Predictable garbage collection with Lua

In one of my previous posts I talked about how you can make the Lua garbage collector (GC) more predictable in running time. This is a virtue that is highly valued in a GC used in games where you don’t have the luxury of going over you frame time. In that post I described a solution to the problem which works fine most of the time, leaving little space for garbage collection times that will hurt the framerate. However I ended that post with a promise to provide a better solution and in this post, I deliver.

The ideal situation would be to have the GC run for a specific amount of time. This way the game engine will be able to assign exact CPU time to the GC based on the situation. For example one strategy would be to give a constant amount of time to the GC per frame. Lets say 2ms every frame. Or it can be more clever and take into consideration other parameters, like the amount of time it took to do the actual frame. Is there enough time left for this frame? If there is, spend some for GC, if not, hold it for the next frame when things might not be too tight. Other parameters can be memory thresholds, memory warnings, etc.

All of the above depend on a GC that can be instructed to run for an exact amount of time. This kind of GC is what we call a realtime GC. And Lua does not have one. However it turns out that we can get very close to realtime with minor changes to the Lua GC.

The patch below modifies the behavior of the GC in the way we need it:

--- a/src/lgc.c
+++ b/src/lgc.c
@@ -609,15 +617,14 @@ static l_mem singlestep (lua_State *L) {
 
 void luaC_step (lua_State *L) {
   global_State *g = G(L);
-  l_mem lim = (GCSTEPSIZE/100) * g->gcstepmul;
-  if (lim == 0)
-    lim = (MAX_LUMEM-1)/2;  /* no limit */
   g->gcdept += g->totalbytes - g->GCthreshold;
+  double start = getTime();
+  double end = start + (double)g->gcstepmul / 1000.0;  
   do {
-    lim -= singlestep(L);
+    singlestep(L);
     if (g->gcstate == GCSpause)
       break;
-  } while (lim > 0);
+  } while (getTime() < end);
   if (g->gcstate != GCSpause) {
     if (g->gcdept < GCSTEPSIZE)
       g->GCthreshold = g->totalbytes + GCSTEPSIZE;  /* - lim/g->gcstepmul;*/

The only missing part from the patch above is the getTime() that can be something like this:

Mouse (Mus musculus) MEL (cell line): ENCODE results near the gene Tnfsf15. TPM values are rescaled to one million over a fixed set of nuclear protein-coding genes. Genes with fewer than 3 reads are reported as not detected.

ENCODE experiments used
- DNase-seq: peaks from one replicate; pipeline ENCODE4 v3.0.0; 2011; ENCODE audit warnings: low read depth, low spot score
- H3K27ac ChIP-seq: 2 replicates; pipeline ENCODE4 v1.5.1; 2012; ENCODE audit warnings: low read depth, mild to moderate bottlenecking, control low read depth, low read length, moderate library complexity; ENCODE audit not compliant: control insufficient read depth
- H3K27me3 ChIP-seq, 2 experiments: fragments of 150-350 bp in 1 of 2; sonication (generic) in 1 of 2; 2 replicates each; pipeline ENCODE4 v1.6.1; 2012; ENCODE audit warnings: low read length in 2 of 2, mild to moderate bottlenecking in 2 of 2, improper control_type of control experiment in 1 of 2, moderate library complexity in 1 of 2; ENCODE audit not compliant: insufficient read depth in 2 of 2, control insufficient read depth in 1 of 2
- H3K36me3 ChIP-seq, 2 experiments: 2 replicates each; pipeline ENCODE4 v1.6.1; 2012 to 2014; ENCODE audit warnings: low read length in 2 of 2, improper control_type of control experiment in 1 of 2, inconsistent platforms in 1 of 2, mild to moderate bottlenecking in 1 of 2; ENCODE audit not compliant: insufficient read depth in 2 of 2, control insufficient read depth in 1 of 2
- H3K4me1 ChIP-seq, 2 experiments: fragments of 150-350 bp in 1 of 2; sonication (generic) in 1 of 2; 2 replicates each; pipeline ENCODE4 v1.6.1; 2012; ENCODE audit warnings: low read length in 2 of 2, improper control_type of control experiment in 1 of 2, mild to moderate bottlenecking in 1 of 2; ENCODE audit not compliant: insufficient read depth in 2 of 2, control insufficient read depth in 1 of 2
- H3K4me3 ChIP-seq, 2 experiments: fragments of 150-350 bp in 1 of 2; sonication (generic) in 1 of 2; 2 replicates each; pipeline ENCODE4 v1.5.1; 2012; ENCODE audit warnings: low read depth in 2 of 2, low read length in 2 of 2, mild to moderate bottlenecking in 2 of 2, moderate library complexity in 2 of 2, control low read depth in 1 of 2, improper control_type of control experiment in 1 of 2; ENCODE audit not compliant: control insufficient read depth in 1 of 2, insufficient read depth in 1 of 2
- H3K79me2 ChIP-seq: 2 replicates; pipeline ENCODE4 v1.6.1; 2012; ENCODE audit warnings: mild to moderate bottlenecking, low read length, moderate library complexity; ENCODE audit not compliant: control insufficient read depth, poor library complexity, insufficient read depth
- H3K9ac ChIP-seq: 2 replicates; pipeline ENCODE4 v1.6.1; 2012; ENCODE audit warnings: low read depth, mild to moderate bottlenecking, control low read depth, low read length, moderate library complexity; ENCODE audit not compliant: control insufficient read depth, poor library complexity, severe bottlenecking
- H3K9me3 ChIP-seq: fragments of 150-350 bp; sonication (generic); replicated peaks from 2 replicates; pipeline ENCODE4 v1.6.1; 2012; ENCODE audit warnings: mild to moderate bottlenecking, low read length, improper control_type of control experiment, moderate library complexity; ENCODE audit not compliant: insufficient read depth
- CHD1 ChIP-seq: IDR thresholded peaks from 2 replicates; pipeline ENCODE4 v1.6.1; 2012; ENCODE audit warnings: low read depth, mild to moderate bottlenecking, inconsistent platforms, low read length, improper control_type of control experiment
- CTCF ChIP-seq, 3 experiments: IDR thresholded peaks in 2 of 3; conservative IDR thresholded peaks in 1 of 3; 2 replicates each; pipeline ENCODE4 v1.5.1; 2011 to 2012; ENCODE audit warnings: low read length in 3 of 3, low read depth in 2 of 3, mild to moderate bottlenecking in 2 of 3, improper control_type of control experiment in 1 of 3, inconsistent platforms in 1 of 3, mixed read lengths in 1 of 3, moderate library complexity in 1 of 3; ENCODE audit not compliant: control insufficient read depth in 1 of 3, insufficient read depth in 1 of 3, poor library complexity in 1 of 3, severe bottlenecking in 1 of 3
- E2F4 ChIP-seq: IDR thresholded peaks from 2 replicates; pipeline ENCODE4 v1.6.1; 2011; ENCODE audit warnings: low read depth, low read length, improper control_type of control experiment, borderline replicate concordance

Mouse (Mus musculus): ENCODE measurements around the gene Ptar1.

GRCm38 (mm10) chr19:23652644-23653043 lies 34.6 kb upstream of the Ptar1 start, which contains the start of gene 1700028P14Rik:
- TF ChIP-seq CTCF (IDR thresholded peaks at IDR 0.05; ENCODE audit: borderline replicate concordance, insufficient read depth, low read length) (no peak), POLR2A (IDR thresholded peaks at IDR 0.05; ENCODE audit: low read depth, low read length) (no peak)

double getTime() {
    struct timeval tp;
    gettimeofday(&tp, NULL);
    return (tp.tv_sec) + tp.tv_usec/1000000.0;
}

I guess however that everyone will want to use their own time function.

The patch modifies the code so that is stops based on a time limit and not based on a calculated target memory amount to be freed. The simplicity of the patch also comes from the fact that we “reuse” the STEPMUL parameter that is no longer used to carry the aggressiveness of the GC. We now use it to hold the exact duration we want the GC to run in milliseconds. So the usage will be this:

lua_gc(L, LUA_GCSETSTEPMUL, gcMilliSeconds);
lua_gc(L, LUA_GCSTEP, 0);

The above code will run the GC for gcMilliSeconds ms. This way you will never be out of your frame time budget, because the garbage collection took a little longer to execute. Problem solved!

  • This is a clever approach but there’s one potential problem: what if more garbage is accumulated than can be collected in the allotted time? Did you ever run into this kind of issue?

    What about the simplest and most effective solutions of all: simply call GC manually each frame. That’s how I’ve seen it done in the game engines which make use of Lua. Any garbage accumulated this frame is collected right away, instead of accumulating until a threshold is reached which causes the GC to collect everything in one frame.

    Combined with a GC log statement that prints out a warning if more than a certain threshold of garbage memory is collected in a frame, it helps to keep the collector in check AND pinpoint problematic code (ie lots of string concatenation).

    I guess my question is whether you did this optimization out of an actual need, and if so, what are your observations prior to and after making the GC changes?

  • Hi Steffan! I did it out of need because even with small step sizes there where frames that the GC step took a spike and that caused problems. I needed to “scissor” that spikes in GC time and distribute that time to the next frame. It is true that you can have memory accumulating if you set the time limit too low. That is easily solvable however by addaping the time limit based some threashhold crossing even falling back to regular steping for a while. I didn’t have to do that yet though…

    • Did you find these spikes with Instruments or measuring the GC time manually? Anyway, I’ll certainly keep an eye on the GC and will try your modifications just to see the difference.

  • Kaj

    I know this article is very old, but I tried this patch to avoid some serious spiking in our game and it doesn’t work. Singlestep can call the atomic function in one of its phases and that function alone currently takes 9 ms in our game. Yes, we have a fair amount of lua memory in use and a lot of garbage, but bottom line is, the timing constraint there only works for the sweep and incremental mark phase, the actual final mark phase takes as long as it does, and for a game using lots of lua in a non garbage optimized way it’s going to take long :o(